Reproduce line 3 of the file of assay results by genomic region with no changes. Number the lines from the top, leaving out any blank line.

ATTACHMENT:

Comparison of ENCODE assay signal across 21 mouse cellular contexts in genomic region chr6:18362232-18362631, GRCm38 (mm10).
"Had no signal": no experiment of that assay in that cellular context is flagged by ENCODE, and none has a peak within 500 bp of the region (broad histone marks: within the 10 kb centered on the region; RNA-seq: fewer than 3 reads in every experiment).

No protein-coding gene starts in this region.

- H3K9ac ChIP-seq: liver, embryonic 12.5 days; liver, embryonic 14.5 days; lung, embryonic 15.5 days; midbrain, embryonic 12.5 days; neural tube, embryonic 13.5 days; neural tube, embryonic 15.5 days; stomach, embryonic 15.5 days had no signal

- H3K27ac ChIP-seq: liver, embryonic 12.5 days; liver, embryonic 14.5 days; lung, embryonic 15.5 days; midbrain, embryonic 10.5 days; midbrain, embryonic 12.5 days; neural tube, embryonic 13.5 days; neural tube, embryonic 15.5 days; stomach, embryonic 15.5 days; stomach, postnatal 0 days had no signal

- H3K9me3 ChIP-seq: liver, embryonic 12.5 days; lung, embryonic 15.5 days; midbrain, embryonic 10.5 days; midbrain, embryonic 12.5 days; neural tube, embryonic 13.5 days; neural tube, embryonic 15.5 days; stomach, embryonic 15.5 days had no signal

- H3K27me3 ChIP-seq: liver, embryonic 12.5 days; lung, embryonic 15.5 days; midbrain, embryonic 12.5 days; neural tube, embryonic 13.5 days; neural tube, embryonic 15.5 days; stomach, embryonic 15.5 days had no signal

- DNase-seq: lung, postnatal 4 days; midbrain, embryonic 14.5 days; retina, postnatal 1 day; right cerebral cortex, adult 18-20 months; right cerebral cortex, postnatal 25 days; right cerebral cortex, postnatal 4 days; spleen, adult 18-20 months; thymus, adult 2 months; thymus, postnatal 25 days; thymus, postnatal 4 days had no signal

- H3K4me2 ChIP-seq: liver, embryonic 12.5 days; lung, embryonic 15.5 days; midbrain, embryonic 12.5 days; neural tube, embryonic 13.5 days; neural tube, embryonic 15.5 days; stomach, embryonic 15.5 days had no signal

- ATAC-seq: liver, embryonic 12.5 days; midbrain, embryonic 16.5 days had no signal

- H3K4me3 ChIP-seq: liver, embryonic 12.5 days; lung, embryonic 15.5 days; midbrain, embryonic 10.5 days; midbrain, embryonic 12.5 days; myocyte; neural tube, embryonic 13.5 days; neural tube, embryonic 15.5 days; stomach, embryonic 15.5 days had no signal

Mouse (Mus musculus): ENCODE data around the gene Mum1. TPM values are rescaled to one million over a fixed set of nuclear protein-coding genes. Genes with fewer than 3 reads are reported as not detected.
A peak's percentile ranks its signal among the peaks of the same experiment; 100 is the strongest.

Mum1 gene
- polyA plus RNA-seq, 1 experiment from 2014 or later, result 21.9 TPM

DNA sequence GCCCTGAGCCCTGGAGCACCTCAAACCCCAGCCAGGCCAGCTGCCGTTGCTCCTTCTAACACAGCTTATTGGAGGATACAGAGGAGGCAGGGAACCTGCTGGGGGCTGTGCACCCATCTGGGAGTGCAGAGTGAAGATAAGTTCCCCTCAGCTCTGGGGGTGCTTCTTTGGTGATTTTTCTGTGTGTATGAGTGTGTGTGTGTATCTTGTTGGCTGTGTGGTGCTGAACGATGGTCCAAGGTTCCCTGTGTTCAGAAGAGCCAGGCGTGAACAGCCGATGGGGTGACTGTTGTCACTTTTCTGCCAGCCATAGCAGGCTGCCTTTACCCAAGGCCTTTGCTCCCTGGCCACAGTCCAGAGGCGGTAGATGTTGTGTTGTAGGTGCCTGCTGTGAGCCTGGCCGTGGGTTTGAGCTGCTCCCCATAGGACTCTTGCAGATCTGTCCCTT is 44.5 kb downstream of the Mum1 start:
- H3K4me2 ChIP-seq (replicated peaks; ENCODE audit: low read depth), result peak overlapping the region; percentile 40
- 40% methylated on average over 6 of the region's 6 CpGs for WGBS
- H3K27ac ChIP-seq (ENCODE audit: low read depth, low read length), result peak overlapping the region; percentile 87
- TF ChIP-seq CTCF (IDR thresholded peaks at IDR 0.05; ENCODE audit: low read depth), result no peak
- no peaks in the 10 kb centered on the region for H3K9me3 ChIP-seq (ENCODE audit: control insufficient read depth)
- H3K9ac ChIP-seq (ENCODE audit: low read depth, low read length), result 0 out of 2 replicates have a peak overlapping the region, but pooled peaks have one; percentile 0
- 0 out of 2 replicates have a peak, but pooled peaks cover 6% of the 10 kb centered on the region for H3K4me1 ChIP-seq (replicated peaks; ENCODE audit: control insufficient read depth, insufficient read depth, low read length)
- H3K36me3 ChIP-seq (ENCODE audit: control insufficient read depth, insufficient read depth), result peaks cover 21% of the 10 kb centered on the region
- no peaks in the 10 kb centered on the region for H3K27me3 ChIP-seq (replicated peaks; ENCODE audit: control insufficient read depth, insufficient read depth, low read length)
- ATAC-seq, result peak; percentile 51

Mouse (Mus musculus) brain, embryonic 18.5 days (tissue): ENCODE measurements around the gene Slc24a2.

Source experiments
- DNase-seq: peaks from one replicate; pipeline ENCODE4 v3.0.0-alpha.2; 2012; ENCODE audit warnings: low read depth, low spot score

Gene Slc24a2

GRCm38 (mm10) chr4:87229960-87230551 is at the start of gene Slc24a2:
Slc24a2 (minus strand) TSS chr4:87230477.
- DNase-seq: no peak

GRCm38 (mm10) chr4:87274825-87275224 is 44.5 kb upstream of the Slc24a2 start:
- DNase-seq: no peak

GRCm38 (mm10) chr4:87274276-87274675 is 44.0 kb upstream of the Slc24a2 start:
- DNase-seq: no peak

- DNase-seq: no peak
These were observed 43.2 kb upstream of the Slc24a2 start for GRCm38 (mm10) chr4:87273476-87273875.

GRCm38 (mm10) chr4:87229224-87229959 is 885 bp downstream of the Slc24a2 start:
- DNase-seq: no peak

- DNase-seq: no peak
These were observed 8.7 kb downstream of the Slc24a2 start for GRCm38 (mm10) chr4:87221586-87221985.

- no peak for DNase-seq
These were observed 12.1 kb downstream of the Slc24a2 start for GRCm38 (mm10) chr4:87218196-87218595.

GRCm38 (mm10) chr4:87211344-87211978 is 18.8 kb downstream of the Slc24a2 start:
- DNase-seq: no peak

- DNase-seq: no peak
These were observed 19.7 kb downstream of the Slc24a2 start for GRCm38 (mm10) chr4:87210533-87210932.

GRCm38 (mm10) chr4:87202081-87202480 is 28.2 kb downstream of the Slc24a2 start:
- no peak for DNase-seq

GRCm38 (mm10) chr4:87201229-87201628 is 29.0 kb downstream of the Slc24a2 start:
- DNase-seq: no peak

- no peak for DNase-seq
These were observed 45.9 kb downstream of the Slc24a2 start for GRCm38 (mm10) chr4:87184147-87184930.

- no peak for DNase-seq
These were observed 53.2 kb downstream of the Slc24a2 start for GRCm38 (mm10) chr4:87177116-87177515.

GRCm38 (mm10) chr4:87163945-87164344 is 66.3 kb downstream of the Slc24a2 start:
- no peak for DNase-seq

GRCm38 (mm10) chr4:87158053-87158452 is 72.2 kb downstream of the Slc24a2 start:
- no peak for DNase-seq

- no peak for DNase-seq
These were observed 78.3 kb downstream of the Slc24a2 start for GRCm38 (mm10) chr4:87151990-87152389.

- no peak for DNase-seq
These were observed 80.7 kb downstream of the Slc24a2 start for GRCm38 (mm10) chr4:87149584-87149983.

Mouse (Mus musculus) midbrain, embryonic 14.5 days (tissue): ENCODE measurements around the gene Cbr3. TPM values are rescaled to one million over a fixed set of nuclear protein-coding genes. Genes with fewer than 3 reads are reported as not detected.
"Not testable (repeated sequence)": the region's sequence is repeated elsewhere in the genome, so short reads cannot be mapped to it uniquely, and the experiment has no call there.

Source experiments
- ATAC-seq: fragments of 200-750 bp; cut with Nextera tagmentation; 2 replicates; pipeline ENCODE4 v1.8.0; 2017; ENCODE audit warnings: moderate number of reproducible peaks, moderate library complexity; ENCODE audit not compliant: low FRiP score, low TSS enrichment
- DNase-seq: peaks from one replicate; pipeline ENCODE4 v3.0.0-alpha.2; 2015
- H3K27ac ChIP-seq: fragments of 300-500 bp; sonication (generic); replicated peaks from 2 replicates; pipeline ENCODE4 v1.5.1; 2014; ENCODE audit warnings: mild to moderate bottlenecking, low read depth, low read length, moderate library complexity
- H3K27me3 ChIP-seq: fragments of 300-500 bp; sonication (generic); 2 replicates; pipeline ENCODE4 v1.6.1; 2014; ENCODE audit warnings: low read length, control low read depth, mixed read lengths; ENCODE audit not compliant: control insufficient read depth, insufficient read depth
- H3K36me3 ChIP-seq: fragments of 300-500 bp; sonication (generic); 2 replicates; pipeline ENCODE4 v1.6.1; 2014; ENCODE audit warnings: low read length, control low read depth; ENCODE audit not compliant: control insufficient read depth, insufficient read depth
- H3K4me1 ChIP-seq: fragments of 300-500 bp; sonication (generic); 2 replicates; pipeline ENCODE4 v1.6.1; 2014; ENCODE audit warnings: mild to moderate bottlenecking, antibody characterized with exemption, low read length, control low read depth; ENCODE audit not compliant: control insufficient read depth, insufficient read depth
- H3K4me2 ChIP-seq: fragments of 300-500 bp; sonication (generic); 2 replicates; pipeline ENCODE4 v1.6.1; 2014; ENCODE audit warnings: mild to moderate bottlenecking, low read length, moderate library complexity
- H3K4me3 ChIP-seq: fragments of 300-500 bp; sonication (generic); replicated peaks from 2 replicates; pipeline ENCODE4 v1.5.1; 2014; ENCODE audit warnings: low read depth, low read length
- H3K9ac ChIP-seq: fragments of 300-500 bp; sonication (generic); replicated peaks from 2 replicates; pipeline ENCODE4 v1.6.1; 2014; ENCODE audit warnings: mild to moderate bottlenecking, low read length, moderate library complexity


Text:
No protein-coding gene starts in this region.